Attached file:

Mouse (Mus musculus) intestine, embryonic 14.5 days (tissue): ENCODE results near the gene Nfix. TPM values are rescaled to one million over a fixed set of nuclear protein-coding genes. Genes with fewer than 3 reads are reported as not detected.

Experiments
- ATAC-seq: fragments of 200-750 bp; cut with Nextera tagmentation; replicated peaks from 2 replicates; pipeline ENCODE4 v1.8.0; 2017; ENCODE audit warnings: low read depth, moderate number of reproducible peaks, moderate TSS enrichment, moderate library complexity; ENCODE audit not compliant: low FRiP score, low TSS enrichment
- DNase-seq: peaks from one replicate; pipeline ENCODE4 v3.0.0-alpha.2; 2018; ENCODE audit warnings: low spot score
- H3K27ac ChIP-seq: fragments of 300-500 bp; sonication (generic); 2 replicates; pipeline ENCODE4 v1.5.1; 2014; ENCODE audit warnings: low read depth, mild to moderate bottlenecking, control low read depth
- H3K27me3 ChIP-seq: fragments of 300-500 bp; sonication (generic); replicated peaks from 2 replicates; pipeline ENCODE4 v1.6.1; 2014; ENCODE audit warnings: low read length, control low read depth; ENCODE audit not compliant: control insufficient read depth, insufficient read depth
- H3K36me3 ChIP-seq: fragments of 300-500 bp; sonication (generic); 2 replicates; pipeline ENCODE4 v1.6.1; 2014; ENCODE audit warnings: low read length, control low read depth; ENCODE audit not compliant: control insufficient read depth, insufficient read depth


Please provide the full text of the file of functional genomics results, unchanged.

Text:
Mouse (Mus musculus) intestine, embryonic 14.5 days (tissue): ENCODE results near the gene Nfix. TPM values are rescaled to one million over a fixed set of nuclear protein-coding genes. Genes with fewer than 3 reads are reported as not detected.

Experiments
- ATAC-seq: fragments of 200-750 bp; cut with Nextera tagmentation; replicated peaks from 2 replicates; pipeline ENCODE4 v1.8.0; 2017; ENCODE audit warnings: low read depth, moderate number of reproducible peaks, moderate TSS enrichment, moderate library complexity; ENCODE audit not compliant: low FRiP score, low TSS enrichment
- DNase-seq: peaks from one replicate; pipeline ENCODE4 v3.0.0-alpha.2; 2018; ENCODE audit warnings: low spot score
- H3K27ac ChIP-seq: fragments of 300-500 bp; sonication (generic); 2 replicates; pipeline ENCODE4 v1.5.1; 2014; ENCODE audit warnings: low read depth, mild to moderate bottlenecking, control low read depth
- H3K27me3 ChIP-seq: fragments of 300-500 bp; sonication (generic); replicated peaks from 2 replicates; pipeline ENCODE4 v1.6.1; 2014; ENCODE audit warnings: low read length, control low read depth; ENCODE audit not compliant: control insufficient read depth, insufficient read depth
- H3K36me3 ChIP-seq: fragments of 300-500 bp; sonication (generic); 2 replicates; pipeline ENCODE4 v1.6.1; 2014; ENCODE audit warnings: low read length, control low read depth; ENCODE audit not compliant: control insufficient read depth, insufficient read depth